Tuesday, 14 August 2012


We currently don't have a car in Turkey, the jury is still out as to whether we really need to have one here or not. Cars are very expensive to buy here - several thousand lira for what in England we would consider a £500 old banger, also petrol is extremely expensive here. So at the moment we rely on public transport, which in Turkey is the Dolmuş (mini-buses) for local routes or the Otobüs (coaches) for the longer journeys. It is very easy to get pretty well anywhere you want to in Turkey on one or the other. But for the moment I am concentrating on the Dolmuş, which we have now used several times and we feel each time we use one we are setting off on an unknown adventure.

Most visitors to Turkey will have used a dolmuş at one time or another to get from a to b, and they are a great experience. Although each dolmuş has a start and finish point, in between these there are no bus stops (apart from on some city/town routes), you basically get on and off wherever you like.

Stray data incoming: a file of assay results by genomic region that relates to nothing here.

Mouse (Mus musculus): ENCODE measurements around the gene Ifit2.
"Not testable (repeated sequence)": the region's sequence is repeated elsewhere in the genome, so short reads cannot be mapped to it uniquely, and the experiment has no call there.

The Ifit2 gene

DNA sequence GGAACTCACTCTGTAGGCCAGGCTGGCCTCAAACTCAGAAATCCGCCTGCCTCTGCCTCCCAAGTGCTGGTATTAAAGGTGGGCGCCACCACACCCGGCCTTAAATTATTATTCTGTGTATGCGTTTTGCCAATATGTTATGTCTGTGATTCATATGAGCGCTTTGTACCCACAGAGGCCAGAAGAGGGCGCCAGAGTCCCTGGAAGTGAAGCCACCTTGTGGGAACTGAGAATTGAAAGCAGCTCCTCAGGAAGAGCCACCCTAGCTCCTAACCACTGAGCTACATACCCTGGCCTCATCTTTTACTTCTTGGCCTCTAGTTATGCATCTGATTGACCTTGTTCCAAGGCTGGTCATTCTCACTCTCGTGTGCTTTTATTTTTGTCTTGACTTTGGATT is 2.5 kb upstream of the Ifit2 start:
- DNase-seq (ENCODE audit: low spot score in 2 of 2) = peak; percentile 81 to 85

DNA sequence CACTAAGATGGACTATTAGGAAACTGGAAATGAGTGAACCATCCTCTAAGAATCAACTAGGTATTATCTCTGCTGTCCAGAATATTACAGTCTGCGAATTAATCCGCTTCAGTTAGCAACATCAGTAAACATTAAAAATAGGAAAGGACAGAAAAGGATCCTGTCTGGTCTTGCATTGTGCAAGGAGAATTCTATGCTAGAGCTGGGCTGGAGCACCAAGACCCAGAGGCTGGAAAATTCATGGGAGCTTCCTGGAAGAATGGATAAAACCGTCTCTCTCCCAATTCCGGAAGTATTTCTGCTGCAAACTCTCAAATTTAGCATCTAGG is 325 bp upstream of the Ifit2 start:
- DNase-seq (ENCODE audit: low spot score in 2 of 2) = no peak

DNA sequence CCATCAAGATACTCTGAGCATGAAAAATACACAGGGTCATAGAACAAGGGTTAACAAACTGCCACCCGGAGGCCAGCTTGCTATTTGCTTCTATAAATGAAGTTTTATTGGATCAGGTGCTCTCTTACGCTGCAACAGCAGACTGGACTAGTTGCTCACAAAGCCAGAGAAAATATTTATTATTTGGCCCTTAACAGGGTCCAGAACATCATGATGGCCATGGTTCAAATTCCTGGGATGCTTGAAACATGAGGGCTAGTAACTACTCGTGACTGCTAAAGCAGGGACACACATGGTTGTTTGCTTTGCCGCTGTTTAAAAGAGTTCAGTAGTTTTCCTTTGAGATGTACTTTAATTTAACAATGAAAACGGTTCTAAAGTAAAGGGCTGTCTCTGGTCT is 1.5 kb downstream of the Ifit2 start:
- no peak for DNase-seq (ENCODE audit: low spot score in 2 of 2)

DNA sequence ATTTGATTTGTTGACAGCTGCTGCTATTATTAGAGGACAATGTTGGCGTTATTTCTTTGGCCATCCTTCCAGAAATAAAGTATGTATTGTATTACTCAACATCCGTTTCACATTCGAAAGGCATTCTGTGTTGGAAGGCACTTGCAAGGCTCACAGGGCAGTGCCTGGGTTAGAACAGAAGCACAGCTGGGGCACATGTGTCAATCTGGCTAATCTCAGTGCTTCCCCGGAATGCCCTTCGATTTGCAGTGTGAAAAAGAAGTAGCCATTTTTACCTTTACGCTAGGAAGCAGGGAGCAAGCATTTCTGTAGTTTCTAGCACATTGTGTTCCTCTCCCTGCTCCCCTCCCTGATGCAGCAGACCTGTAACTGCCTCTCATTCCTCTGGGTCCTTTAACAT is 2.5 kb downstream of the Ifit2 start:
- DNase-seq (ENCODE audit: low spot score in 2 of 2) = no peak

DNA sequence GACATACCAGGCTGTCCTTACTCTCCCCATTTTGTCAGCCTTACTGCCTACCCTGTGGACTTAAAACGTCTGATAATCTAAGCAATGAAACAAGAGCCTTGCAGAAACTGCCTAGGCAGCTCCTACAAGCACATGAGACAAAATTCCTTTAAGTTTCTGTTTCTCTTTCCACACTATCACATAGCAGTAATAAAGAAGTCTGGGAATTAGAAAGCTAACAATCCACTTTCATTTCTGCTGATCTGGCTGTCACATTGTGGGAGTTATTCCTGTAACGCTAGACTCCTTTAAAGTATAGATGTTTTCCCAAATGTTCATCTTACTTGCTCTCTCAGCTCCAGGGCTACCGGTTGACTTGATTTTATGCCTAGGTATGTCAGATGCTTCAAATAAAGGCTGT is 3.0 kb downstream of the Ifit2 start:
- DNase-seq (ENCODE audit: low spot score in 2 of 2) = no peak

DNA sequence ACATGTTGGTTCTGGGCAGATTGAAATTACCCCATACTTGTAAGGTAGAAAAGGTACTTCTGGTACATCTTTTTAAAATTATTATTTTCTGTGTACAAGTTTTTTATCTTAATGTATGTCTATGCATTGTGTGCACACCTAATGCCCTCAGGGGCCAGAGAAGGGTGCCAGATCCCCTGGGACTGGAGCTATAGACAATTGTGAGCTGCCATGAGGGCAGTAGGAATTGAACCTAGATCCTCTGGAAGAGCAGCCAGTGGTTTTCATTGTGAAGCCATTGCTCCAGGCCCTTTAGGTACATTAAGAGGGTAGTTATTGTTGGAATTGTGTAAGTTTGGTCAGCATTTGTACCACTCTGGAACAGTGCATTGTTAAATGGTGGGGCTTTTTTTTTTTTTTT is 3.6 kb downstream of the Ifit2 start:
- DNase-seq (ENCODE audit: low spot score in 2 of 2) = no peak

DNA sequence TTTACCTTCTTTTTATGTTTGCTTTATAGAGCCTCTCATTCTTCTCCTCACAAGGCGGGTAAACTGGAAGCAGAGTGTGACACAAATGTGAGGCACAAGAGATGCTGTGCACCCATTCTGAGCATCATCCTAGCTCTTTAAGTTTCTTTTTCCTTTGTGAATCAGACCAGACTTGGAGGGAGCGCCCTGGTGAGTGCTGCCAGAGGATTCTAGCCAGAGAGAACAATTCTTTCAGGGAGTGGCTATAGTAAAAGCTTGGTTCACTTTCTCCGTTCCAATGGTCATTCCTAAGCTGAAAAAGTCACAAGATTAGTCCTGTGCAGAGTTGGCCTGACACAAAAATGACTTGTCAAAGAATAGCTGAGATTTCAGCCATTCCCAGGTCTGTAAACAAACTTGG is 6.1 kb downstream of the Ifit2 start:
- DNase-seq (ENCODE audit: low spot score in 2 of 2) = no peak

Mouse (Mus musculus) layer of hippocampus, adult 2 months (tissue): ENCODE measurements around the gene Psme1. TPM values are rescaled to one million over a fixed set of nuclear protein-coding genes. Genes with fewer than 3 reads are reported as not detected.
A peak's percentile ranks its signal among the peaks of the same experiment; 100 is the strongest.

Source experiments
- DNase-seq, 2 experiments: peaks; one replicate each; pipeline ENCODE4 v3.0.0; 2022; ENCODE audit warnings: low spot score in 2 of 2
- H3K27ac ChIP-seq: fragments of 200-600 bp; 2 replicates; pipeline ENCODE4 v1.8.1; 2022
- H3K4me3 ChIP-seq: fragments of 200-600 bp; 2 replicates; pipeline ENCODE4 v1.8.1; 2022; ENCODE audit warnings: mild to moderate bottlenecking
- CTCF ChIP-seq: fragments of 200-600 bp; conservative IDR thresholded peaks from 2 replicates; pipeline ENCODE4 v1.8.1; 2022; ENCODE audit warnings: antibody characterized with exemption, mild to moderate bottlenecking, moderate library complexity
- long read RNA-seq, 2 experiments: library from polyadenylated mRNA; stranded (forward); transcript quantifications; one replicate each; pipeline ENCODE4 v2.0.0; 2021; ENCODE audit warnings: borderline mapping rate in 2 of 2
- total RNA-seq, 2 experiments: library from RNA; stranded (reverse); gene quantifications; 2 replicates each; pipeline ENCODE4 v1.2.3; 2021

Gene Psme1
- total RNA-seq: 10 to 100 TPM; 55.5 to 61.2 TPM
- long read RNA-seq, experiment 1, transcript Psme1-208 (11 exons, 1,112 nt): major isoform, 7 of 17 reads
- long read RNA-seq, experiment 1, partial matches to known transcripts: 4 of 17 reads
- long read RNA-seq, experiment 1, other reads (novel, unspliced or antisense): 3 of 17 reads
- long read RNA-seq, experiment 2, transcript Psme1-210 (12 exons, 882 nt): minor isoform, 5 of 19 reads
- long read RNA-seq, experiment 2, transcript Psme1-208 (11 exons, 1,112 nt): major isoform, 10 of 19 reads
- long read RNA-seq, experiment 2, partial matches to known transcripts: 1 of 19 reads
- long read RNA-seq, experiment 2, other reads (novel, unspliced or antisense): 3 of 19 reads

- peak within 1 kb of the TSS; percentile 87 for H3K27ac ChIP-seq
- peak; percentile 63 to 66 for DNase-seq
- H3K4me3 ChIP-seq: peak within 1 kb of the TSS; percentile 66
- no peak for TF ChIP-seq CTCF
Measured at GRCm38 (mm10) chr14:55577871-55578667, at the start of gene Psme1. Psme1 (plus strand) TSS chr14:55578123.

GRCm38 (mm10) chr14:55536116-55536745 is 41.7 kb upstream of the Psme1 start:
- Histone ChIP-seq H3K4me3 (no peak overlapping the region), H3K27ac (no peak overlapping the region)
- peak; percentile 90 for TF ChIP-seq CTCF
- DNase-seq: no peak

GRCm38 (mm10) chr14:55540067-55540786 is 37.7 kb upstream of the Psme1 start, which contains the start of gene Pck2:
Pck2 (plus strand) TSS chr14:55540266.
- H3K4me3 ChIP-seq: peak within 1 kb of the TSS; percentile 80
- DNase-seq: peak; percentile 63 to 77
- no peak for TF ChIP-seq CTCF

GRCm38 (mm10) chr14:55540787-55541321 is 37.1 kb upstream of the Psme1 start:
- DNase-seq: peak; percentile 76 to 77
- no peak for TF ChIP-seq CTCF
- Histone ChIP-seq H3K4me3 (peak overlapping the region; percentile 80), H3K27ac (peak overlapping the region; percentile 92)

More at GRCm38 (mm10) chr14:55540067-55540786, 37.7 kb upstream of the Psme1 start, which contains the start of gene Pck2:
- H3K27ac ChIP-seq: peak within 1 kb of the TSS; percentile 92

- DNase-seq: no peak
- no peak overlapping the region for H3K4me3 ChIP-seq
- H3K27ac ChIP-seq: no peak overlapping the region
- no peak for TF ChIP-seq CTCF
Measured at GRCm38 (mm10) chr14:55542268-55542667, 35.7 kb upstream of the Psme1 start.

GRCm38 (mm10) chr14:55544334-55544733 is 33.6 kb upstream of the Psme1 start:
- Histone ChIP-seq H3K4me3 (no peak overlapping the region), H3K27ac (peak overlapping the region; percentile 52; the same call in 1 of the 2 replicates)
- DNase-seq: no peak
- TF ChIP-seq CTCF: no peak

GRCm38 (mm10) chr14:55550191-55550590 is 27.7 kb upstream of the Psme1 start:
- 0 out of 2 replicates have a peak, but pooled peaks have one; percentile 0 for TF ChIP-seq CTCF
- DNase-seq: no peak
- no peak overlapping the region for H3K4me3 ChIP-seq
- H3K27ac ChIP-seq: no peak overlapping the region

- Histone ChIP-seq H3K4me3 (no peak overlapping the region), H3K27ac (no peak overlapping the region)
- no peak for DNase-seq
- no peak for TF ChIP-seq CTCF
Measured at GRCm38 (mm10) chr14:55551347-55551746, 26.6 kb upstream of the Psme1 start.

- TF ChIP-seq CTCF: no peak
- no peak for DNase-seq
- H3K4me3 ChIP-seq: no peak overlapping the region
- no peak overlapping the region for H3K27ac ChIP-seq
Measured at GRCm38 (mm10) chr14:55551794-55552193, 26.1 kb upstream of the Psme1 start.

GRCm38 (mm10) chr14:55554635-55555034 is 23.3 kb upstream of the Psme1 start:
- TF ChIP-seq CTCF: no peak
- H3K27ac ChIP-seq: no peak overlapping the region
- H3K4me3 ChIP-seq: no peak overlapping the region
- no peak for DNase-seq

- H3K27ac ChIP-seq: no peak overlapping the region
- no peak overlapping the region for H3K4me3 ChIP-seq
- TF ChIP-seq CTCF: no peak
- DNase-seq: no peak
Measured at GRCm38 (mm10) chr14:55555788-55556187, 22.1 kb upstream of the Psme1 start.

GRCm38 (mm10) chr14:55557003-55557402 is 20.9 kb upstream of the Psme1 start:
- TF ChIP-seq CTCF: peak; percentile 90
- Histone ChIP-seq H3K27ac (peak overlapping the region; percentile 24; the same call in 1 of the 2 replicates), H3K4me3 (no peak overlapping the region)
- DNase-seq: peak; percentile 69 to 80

If you want to get on it's easy, you just stick out your arm like hailing a London cab, the driver stops as soon as he can and you climb on board. If you're lucky you get a seat, or you may have to stand. It is usual to pay when you board the dolmuş, by giving your money to the driver, obviously as they are driving at the time it is best if you can give the correct fare, but if not they are very adept at counting money whilst driving! They also talk on their mobile phones, catch sight of any prospective fares walking along the road - in which case they will pip their horn to see if they want to get on, listen for people wanting to get off at random places, carry on conversations with people on the bus and cope with the Turkish traffic which is another subject all on it's own. Being a dolmuş driver is clearly not for the person who cannot multitask!! If when you get on the dolmuş you are swept down the other end of the bus from the driver, it is quite normal to pass the money to the person in front of you who will in turn pass it on down the dolmuş, any change appearing back with you shortly as other passengers pass it back to you from the driver.